Dr. Cannon tells me that you have had many funerals this week. I am so sorry for all your losses. At funerals I sometimes read a poem called “Remember Me” that opens in the following way:

To the living – I am gone. To the angry – I was cheated. But to the happy – I am at peace. And to the faithful – I have never left. I cannot speak – but I can listen. I cannot be seen – but I can be heard.

When we lose loved ones, we can continue to hear their voices speaking to us, even after they are gone. Now I am not talking about hearing literal voices. I was a clinical psychology major.  I know that if you tell people you hear voices speaking to you, schizophrenia could be a diagnosis that enters your medical file. 

My father died 13 years ago. When I am lost, I close my eyes and try to hear his voice guiding me. My dad was not only my father he was my rabbi — my teacher. He listened to my sermons and would say, “Judy, that sermon is good.” Or “Judy that sermon needs work.” Then he’d guide met to make it great. He wasn’t alive when I took on the leadership of a large congregation. I can’t tell you how many times I long to hear his voice of wisdom. I need him when I feel lost.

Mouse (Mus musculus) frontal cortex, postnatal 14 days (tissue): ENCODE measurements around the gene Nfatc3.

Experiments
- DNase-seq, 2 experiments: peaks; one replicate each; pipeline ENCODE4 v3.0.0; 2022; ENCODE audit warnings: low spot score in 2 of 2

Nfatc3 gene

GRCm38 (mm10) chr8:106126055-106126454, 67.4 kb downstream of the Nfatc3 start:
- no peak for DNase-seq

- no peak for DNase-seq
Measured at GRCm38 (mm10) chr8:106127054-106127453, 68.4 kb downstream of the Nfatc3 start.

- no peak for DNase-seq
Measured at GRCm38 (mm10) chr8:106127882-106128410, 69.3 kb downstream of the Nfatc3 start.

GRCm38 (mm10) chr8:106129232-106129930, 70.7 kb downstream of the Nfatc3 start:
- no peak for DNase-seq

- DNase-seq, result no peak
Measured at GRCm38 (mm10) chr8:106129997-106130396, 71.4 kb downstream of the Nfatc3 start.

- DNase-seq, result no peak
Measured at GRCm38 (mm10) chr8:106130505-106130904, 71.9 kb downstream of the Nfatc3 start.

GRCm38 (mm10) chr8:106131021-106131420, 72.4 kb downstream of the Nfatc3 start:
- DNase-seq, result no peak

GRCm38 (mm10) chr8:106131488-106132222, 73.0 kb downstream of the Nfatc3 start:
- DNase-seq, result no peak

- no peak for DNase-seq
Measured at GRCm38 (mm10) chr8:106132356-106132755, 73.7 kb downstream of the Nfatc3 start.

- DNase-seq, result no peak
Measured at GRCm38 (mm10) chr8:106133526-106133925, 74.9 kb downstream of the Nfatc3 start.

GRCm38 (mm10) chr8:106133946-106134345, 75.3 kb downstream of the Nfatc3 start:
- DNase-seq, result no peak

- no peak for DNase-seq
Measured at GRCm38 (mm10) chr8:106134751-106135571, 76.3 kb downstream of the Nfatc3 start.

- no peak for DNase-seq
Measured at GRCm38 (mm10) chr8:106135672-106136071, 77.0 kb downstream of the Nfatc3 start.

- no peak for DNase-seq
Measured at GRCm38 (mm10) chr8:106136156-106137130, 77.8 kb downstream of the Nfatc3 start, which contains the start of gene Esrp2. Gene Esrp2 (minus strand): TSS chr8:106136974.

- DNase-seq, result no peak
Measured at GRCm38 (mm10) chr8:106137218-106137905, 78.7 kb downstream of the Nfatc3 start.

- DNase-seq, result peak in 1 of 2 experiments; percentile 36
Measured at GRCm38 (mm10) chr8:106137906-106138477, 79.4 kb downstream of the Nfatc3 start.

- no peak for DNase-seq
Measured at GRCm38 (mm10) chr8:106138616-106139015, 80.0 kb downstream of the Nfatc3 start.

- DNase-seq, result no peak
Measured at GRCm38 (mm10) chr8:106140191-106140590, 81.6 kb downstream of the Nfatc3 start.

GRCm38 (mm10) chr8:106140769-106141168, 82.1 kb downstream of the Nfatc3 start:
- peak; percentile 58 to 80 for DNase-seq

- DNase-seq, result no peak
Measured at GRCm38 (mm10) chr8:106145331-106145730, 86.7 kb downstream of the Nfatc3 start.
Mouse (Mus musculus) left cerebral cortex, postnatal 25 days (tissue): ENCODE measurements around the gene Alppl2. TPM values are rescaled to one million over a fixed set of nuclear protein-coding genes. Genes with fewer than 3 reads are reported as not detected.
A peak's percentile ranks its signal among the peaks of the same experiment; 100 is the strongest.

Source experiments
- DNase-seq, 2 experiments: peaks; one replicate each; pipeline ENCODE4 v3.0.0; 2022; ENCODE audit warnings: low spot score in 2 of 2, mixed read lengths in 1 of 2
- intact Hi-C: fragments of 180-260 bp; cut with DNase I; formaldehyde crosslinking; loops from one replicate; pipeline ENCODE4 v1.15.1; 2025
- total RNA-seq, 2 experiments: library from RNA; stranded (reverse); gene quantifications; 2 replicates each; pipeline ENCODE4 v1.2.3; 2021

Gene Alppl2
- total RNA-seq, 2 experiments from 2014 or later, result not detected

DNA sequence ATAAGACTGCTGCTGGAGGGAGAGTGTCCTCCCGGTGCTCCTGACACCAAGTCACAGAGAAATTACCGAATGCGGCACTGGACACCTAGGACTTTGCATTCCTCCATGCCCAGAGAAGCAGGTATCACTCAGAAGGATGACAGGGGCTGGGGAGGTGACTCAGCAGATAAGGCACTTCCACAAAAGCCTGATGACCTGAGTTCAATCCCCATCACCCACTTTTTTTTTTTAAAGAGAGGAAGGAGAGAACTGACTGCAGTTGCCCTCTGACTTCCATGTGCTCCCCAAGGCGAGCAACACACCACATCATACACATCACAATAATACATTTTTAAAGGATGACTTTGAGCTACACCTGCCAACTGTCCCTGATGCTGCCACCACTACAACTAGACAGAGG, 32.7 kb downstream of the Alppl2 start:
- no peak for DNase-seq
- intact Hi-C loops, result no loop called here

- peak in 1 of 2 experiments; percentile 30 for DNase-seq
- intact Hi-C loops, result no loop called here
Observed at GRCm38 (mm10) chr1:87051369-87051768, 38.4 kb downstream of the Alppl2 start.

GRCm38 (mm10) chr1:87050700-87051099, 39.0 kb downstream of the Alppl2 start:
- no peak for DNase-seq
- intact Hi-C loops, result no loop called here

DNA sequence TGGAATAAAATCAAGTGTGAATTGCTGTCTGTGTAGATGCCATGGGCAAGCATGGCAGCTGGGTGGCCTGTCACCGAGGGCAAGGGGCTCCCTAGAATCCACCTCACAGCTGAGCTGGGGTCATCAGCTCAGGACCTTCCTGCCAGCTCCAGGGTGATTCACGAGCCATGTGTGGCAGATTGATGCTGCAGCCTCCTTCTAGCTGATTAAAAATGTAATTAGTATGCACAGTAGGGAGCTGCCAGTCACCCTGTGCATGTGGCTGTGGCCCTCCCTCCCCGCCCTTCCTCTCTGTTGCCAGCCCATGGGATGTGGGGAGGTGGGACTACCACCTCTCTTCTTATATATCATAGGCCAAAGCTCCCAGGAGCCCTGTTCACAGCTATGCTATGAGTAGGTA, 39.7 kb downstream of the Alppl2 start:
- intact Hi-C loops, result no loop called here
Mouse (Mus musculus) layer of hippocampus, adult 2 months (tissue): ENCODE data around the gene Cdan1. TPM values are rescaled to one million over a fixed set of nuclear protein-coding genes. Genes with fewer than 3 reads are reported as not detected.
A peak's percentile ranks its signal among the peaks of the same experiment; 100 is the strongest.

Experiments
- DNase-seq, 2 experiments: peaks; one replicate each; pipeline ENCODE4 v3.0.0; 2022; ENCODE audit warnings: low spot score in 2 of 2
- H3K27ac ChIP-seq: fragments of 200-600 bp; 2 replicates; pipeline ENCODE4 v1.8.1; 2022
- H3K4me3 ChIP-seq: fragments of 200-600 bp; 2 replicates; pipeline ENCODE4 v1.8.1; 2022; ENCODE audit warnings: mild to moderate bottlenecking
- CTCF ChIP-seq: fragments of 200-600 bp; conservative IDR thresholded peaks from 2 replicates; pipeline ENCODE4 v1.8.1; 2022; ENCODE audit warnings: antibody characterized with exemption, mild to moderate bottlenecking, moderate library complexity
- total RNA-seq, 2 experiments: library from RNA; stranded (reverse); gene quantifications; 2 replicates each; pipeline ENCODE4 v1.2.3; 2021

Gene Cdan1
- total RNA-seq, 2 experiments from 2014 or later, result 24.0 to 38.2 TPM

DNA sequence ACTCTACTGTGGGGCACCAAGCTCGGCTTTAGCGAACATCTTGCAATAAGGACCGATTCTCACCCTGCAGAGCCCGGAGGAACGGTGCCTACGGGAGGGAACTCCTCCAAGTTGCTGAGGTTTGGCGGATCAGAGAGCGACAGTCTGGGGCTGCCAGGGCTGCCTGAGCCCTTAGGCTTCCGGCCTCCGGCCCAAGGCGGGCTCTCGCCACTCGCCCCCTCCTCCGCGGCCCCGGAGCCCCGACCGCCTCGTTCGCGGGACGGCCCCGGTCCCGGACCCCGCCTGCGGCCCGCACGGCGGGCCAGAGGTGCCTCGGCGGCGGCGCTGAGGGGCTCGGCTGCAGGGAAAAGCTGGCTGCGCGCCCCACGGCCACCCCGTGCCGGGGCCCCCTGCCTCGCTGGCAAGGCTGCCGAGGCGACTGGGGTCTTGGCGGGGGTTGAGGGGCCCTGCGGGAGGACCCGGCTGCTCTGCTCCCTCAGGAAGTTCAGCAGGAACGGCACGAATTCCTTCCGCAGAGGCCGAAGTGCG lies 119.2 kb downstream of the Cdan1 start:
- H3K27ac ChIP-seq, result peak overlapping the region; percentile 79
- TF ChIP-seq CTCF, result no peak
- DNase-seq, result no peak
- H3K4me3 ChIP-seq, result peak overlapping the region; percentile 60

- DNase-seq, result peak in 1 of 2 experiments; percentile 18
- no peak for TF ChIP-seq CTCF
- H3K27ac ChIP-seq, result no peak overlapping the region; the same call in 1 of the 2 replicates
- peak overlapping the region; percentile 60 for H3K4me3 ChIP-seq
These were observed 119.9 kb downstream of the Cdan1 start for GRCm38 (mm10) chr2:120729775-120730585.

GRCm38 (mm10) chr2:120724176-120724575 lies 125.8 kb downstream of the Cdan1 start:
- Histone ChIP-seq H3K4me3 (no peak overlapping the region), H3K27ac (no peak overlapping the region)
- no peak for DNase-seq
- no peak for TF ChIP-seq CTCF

As a country we often get lost. On this weekend celebrating great Dr. King, who was stolen from this world at far too young age of 39, we long to hear his voice guiding us.

What would Dr. King say?  What would he say about our third African American Mayor Patrick Cannon who just replaced our second African American Mayor Anthony Foxx who left his post to go serve in our United States President’s Cabinet? What would he say about our African American President? What would he say if he could see our MLK Sermon Exchange with a rabbi preaching here and Dr. Cannon preaching at our Temple?